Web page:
One of the episodes of You are not so smart podcast was discussing about the Search Effect, which is a cognitive bias of how one feels himself/herself more intelligent than actually he/she’s just because we could search for answers online. This is the age of Internet with loads and loads of content, just one click or touch or tap away. That also is the primary reason for something called ‘Information Overload’ or ‘Infoxication’ where every day we are presented with an abundant amount of Information that we end up dumping in our valuable memory space.
The only (or probably, the only way I know) to handle this Information Overload is embracing Internet Minimalism (which I first came across in Cal Newport’s blog)
So what’s Digital Minimalism?
“Digital minimalism is a philosophy that helps you question what digital communication tools (and behaviors surrounding these tools) add the most value to your life. It is motivated by the belief that intentionally and aggressively clearing away low-value digital noise, and optimizing your use of the tools that really matter, can significantly improve your life.” — Cal Newport
Loosely coupling this with Steve Jobs’s definition of Focus, I’d like to put it as:
‘Internet Minimalism means saying No to the hundred other good digital assets that there are.”
How to get started with Digital Minimalism?
I know, It’s a lot easier to preach than practice. This is a time when Millennials flaunt the number of social media accounts they have got and to be a digital minimalist in the same time period is no easy thing. But remember, That’s essentially why it’s important to be a minimalist because everyone else likes being overloaded while you’re not. Here I’d like to list down a few action points to get started with Digital Minimalism:
Good Bye Facebook Newsfeed:
This is the very first step to start with because Facebook’s Newsfeed is one of the most potent infoxications that you’d come across online.
A recent comment on HN follows:
I didn’t delete my account but I let it go dormant about 4 years ago. Don’t miss it a bit. Social media is all about making you feel bad.
Its a platform for people with low self esteem to dream about what their lives could have been. For older folks to remember the past. For the average guy/gal to keep tabs on old flames.
And most importantly a place for jackasses and rich people with various complexes to show the world how great their lives are.
And Facebook is great at figuring out your weakness. For me for example, Facebook became a window for re-imagining my life in college.
No thanks. The trip down memory lane is fun every once in a while but the old picture catalog in the closet has morphed into an insidious entity, always beckoning you back. My phone vibrates, someone posted a new picture of you from 5 years ago and 50 people like it. Remember that day? All those people. Dont you?
F*** that, I’m done being screwed with by a platform designed to give you your fix.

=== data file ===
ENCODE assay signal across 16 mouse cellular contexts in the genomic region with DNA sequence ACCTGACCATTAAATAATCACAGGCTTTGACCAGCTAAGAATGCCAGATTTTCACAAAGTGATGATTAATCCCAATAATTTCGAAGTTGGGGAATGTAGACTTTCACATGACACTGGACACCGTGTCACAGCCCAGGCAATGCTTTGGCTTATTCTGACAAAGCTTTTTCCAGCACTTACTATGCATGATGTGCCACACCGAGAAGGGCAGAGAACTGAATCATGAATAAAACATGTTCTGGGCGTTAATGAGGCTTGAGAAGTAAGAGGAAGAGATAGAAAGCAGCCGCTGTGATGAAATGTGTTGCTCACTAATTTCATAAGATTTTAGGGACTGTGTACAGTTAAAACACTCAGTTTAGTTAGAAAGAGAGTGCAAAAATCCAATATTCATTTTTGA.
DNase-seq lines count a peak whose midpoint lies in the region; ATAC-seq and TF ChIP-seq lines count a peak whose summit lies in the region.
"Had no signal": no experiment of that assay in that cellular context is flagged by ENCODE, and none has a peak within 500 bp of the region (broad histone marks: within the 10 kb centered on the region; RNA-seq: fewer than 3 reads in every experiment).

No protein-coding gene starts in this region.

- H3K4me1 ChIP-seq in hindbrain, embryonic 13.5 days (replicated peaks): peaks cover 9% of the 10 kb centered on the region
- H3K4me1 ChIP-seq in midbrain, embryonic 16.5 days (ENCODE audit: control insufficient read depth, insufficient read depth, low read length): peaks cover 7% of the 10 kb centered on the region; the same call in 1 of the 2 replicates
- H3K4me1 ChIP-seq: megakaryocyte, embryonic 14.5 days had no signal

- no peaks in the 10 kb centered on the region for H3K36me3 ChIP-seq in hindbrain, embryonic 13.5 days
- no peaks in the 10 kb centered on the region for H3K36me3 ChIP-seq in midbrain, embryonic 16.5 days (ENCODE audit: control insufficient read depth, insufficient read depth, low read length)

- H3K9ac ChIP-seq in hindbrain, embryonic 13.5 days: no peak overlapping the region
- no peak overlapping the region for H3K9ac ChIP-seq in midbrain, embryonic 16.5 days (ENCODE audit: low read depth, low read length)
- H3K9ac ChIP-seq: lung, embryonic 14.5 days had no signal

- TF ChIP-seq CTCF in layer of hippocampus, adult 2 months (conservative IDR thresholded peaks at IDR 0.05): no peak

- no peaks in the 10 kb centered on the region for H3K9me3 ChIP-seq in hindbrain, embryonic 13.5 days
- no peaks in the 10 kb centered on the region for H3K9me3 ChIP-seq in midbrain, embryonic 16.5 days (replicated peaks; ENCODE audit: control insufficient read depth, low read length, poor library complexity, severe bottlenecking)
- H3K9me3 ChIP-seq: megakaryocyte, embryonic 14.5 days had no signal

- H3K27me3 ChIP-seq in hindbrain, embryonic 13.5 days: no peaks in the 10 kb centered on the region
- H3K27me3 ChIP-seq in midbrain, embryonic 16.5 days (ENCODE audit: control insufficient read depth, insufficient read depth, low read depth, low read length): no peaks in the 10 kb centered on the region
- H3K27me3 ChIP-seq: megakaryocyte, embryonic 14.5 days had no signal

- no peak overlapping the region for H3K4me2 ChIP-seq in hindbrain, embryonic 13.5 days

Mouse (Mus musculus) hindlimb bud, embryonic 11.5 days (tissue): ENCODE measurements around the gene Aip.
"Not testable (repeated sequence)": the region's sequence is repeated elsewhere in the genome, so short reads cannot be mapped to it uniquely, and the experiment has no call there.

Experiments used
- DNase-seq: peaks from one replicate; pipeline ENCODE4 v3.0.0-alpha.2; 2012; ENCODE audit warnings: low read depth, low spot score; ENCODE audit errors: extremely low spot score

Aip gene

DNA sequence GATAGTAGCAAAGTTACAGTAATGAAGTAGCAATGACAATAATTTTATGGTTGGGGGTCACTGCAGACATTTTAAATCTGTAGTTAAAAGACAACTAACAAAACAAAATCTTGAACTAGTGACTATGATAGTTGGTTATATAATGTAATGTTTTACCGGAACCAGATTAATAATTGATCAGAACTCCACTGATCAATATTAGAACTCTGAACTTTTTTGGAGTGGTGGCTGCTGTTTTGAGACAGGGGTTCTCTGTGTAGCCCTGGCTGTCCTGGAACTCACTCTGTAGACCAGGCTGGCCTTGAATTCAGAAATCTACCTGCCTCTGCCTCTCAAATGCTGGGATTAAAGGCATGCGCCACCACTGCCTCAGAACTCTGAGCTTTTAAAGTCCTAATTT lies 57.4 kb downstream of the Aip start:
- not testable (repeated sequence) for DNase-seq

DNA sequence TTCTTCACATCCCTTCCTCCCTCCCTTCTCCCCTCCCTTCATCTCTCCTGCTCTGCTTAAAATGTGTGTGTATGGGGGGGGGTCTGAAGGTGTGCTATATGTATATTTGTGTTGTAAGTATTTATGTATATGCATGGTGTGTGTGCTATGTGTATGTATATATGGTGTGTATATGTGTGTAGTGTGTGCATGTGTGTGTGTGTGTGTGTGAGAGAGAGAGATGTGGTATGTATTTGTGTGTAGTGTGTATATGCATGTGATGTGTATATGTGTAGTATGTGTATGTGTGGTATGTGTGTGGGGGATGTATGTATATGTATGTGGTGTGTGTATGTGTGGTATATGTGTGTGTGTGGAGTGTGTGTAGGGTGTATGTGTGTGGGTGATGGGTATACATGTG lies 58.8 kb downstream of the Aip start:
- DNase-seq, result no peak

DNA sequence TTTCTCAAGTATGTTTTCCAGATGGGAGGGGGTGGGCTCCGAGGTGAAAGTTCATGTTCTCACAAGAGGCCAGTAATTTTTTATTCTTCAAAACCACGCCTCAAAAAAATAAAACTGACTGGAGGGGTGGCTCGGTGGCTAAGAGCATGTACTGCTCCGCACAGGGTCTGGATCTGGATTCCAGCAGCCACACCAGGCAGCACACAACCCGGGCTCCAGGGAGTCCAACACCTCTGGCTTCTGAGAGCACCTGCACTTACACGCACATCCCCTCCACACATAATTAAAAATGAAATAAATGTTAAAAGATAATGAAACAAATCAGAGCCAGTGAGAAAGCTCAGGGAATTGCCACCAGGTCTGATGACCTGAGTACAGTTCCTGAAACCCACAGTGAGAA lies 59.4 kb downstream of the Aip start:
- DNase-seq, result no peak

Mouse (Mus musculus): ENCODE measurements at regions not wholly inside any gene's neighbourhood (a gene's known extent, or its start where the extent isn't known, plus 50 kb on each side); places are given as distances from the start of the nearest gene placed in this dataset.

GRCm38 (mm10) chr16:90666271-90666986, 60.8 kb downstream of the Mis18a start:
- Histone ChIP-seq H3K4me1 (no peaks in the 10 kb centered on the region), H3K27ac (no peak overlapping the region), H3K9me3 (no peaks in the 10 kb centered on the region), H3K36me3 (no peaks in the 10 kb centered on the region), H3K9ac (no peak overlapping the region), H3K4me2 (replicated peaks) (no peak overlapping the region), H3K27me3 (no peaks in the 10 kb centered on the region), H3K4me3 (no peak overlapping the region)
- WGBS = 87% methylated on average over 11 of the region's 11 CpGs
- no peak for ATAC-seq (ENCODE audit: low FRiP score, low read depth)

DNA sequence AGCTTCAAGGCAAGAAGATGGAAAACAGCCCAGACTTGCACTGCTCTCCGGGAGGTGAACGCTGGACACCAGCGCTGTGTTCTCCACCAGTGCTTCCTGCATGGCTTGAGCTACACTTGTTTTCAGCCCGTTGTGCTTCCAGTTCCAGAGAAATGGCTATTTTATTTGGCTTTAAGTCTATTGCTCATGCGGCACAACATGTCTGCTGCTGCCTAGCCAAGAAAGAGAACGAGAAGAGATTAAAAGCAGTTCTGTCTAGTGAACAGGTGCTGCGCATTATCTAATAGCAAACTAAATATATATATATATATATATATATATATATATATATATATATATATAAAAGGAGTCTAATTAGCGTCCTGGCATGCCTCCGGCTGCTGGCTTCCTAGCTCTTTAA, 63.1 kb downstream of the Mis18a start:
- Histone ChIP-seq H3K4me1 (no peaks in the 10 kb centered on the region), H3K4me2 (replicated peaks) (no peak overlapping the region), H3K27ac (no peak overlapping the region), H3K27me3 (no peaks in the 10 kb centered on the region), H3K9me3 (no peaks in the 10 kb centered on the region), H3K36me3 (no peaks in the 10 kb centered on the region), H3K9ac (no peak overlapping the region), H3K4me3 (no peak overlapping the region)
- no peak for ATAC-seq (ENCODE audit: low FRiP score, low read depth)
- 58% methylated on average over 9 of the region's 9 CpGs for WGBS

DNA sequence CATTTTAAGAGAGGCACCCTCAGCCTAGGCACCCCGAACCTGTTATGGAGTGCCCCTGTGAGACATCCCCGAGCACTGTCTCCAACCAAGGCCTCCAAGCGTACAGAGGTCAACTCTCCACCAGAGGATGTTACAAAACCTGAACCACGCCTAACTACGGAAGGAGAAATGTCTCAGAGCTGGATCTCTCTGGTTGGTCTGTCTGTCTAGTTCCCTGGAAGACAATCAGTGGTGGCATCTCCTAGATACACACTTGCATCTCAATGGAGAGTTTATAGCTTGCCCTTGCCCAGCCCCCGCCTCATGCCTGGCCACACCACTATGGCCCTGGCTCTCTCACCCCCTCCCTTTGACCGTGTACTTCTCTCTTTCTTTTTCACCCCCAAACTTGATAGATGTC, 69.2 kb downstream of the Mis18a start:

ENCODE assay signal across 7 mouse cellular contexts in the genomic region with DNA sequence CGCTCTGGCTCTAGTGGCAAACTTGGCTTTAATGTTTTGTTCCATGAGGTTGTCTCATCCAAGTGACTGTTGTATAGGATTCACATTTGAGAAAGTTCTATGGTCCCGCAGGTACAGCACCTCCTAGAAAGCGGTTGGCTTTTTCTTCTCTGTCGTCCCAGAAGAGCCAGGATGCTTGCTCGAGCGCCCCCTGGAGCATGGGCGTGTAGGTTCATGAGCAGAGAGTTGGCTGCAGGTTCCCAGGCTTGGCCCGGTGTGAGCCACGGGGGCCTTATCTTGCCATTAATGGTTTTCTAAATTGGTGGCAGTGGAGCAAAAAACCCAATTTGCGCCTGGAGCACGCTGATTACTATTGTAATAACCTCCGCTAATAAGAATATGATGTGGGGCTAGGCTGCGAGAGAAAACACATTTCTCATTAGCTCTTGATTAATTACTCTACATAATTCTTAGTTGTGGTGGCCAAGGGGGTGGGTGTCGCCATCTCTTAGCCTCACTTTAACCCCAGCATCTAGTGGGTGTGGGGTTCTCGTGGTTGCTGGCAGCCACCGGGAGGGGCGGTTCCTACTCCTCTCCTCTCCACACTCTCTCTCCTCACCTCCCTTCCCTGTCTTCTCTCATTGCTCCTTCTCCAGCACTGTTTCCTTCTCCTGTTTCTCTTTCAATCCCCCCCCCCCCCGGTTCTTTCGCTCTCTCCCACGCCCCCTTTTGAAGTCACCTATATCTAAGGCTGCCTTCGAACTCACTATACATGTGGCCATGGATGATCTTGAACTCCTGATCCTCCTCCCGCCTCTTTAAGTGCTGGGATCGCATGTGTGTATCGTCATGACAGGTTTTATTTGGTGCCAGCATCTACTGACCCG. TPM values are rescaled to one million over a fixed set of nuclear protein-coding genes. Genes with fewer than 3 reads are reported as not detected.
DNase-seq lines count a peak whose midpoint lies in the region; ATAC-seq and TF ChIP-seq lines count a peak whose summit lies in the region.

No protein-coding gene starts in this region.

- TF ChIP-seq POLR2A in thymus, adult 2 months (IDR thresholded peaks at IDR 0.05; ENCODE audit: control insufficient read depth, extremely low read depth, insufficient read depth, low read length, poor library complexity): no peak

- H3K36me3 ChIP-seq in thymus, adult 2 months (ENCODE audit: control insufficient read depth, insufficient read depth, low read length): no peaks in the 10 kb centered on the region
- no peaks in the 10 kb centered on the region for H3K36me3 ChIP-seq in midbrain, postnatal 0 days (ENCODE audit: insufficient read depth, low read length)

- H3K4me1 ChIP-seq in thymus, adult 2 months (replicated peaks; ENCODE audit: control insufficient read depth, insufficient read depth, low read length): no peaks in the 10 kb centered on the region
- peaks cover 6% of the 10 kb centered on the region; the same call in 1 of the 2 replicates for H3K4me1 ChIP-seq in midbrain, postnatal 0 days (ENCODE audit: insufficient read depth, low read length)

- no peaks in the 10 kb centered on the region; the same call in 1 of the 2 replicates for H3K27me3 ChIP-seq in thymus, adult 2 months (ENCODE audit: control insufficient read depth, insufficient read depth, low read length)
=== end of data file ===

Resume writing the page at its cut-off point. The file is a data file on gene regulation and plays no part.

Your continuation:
You can give as many excuses to stay on the platform, that’s your choice to stay back and bury Digital Minimalism, but if you want give yourself a chance to overcome this addiction (Adam Alter says so), start it with deactivating your FB account. For those who use Facebook Messenger as the primary Instant Messenger, We’ll get there.
Twitter is not a great product (nor I am biased towards Jack Dorsey) to be on it, but it’s a fact there’s no better online source than Twitter for breaking news. Let it be Earthquake or AWS Downtime, Twitter is still the boss (even though Investors are skeptical). Does it mean that you have the full liberty of enjoying the happiness of pulling to refresh your Twitter feed? Heck No! It means you’ve got to bring down your number of Followings to less than 50, this making hard choices based on your priorities (asking yourself why are you on that platform — is it to listen to Mr. Trump or is it to know when AWS is down?)
Instant Messenger * n where n is less than or equal to 1:
It’s just simply waste of time having so many different Instant Messenger — FB Messenger for Friends, Whatsapp for Family, Telegram for Groups, Slack for Organization (sorry can’t remove this as it’s company policy) and what-not Messenger for what-not purpose. Ideally, Email is still available. Yes, it’s not as instant as IMs neither it comes with Blue Ticks or R-marks, but it does help in conversational communication and we’ve also got SMS and Calls if anything more urgent comes up. So make up your mind and stick to only one IM on your device.
Only Reading Source:
Ignore any other reading source you’ve got and just get onto this. Hacker News — news.ycombinator.com (Front Page): the age-old news board is a very good gateway for well-curated high quality tech & non-tech reading content mix.
A Little More:
While only those above mentioned should be driving our Internet usage, a certain few things could also add more value depending upon how controlled the usage could be:
- Stack Exchange Discussions
- Product Hunt
- Q&A sessions on Quora
- Well-written Long Articles on Medium
- Blogs like Farnam Street, other specific personal/individual blogs (that don’t post articles every x minute) based on your interest
Even though these don’t have to be part of the daily Digital Life, These can add a decent value if sipped in occasionally (like once in a week/fortnightly).
“There are two ways to be rich: One is by acquiring much, and the other is by desiring little.” — Jackie French Koller.